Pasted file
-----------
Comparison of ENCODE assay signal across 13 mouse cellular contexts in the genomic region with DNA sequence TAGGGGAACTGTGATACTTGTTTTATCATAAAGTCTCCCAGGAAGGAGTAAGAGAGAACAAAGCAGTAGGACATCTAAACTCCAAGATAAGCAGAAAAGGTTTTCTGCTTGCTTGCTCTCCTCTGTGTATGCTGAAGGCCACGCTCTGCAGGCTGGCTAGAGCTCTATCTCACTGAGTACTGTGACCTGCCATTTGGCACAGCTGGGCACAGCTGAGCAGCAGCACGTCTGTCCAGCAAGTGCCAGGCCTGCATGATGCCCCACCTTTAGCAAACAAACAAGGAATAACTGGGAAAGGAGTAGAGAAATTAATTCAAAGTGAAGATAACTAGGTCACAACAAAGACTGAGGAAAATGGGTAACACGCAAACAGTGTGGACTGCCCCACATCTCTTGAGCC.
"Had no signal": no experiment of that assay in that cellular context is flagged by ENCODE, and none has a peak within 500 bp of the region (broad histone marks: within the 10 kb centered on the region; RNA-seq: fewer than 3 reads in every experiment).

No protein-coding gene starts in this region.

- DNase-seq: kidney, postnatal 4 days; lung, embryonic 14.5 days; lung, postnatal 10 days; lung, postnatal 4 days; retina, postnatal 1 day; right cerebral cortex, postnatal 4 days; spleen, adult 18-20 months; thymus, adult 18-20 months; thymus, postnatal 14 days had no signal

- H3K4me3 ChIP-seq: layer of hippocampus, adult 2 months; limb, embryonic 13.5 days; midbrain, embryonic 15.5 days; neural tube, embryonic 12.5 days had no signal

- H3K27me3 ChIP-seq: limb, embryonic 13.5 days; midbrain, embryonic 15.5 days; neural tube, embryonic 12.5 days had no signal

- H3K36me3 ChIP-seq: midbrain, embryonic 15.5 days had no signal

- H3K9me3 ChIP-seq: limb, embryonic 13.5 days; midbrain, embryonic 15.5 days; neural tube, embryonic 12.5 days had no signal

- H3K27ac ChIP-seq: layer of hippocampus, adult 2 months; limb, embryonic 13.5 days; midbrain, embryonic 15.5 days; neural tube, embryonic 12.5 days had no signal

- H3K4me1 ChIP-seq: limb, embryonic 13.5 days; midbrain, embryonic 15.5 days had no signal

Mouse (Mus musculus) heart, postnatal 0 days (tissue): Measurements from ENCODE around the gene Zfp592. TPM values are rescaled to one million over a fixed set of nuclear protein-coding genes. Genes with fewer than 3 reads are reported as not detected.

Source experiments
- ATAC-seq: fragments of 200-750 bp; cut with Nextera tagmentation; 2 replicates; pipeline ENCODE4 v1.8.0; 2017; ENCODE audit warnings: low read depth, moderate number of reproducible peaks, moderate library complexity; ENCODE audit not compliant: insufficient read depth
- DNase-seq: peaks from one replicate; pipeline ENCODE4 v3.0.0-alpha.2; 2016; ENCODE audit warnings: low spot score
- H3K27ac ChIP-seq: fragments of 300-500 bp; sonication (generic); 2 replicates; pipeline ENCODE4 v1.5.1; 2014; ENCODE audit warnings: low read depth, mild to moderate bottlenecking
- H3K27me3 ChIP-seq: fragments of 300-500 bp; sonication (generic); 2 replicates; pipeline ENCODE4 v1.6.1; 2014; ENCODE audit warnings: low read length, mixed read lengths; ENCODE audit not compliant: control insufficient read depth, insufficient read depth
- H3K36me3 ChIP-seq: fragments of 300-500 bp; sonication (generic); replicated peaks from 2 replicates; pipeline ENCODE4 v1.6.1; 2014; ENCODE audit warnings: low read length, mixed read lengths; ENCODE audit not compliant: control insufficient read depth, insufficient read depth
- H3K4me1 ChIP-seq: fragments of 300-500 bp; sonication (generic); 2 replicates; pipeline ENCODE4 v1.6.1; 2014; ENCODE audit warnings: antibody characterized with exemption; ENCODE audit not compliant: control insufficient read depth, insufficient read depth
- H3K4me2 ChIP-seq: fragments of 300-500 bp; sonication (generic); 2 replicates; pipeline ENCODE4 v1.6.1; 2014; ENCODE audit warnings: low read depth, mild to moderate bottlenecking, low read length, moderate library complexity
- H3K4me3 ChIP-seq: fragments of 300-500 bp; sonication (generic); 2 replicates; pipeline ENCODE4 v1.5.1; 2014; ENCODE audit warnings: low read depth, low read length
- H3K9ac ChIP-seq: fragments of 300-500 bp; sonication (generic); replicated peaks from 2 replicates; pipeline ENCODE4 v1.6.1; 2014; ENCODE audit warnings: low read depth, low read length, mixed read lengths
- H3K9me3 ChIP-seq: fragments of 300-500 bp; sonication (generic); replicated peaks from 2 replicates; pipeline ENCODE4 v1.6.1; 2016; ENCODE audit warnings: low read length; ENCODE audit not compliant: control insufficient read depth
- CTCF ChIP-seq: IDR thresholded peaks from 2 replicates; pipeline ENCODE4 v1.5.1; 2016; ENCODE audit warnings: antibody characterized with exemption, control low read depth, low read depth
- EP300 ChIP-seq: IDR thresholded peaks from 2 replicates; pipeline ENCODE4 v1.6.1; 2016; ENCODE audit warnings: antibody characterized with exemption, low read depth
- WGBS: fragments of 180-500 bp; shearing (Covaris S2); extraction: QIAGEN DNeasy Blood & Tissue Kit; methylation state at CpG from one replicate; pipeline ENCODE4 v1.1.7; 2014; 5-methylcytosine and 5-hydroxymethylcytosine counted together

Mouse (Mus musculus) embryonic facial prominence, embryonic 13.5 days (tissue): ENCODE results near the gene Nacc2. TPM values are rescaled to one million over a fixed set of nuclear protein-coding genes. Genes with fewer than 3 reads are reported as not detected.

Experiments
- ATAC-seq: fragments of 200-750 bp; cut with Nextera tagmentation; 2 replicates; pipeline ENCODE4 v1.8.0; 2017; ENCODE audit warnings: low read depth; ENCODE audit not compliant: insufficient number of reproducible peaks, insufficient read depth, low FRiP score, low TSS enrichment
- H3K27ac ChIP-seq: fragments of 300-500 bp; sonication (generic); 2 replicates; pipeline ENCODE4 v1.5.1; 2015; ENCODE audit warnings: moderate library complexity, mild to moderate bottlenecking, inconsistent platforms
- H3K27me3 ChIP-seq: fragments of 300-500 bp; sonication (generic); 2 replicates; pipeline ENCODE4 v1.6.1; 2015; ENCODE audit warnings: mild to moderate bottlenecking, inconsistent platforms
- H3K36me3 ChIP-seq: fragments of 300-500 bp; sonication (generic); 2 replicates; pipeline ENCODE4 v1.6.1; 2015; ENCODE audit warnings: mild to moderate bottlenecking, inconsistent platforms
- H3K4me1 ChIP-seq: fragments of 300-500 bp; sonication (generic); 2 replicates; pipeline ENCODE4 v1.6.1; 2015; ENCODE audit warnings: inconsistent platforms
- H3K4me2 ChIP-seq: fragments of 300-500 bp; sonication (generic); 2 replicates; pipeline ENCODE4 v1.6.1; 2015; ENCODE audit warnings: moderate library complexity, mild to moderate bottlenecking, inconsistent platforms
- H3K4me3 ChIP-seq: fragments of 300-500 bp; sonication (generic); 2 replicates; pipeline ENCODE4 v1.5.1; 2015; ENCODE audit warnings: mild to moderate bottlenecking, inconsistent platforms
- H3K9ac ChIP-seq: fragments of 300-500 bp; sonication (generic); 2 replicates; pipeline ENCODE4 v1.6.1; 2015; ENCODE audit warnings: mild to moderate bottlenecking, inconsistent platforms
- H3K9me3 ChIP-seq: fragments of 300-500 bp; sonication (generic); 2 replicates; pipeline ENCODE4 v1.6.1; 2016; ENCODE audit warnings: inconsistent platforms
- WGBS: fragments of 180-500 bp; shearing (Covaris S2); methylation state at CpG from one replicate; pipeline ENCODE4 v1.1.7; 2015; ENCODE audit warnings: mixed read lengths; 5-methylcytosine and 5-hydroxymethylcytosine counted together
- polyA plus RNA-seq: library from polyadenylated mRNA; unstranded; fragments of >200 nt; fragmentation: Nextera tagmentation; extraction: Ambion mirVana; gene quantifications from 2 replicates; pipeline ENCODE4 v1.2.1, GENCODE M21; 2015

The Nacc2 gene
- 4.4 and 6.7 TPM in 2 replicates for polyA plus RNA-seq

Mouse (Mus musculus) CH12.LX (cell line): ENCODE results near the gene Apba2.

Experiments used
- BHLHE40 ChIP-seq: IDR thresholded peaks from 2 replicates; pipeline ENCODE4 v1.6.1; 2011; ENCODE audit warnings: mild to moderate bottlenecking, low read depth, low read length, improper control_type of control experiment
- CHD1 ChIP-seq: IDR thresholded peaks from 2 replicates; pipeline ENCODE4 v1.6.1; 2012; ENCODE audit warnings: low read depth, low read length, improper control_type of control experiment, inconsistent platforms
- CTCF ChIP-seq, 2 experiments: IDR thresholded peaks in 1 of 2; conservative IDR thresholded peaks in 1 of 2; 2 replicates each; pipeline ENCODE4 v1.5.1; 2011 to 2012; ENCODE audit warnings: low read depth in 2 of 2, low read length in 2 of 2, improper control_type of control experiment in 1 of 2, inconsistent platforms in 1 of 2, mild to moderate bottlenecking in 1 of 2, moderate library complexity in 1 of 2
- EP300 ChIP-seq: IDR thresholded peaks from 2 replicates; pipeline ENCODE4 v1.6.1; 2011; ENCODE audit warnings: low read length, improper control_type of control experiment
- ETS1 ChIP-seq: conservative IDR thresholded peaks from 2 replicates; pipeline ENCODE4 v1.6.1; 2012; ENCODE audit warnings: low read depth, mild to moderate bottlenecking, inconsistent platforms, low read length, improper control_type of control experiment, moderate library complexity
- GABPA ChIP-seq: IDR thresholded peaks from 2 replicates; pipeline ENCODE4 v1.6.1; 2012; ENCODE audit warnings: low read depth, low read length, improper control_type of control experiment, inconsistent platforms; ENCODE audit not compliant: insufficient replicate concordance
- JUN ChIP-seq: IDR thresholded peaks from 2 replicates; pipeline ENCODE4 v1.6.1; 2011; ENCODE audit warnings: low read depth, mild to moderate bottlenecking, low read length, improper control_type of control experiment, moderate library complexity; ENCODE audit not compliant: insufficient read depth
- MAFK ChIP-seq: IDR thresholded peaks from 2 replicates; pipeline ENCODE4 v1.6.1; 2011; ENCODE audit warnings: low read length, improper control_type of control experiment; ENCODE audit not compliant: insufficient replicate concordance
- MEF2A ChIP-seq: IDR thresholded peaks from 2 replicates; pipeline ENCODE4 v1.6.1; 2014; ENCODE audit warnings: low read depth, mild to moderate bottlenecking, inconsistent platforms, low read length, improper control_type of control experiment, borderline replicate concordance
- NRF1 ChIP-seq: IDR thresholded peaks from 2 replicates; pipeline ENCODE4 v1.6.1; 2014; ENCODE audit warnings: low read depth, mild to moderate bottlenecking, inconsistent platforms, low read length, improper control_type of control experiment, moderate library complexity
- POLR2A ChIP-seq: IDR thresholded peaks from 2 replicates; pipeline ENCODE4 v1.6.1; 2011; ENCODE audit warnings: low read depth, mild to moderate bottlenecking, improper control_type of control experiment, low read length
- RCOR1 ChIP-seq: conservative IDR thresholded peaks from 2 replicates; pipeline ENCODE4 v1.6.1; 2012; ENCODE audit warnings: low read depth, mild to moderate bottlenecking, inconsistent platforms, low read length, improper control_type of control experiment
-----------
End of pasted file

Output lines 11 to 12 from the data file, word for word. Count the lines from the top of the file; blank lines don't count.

Mouse (Mus musculus) heart, postnatal 0 days (tissue): Measurements from ENCODE around the gene Zfp592. TPM values are rescaled to one million over a fixed set of nuclear protein-coding genes. Genes with fewer than 3 reads are reported as not detected.

Source experiments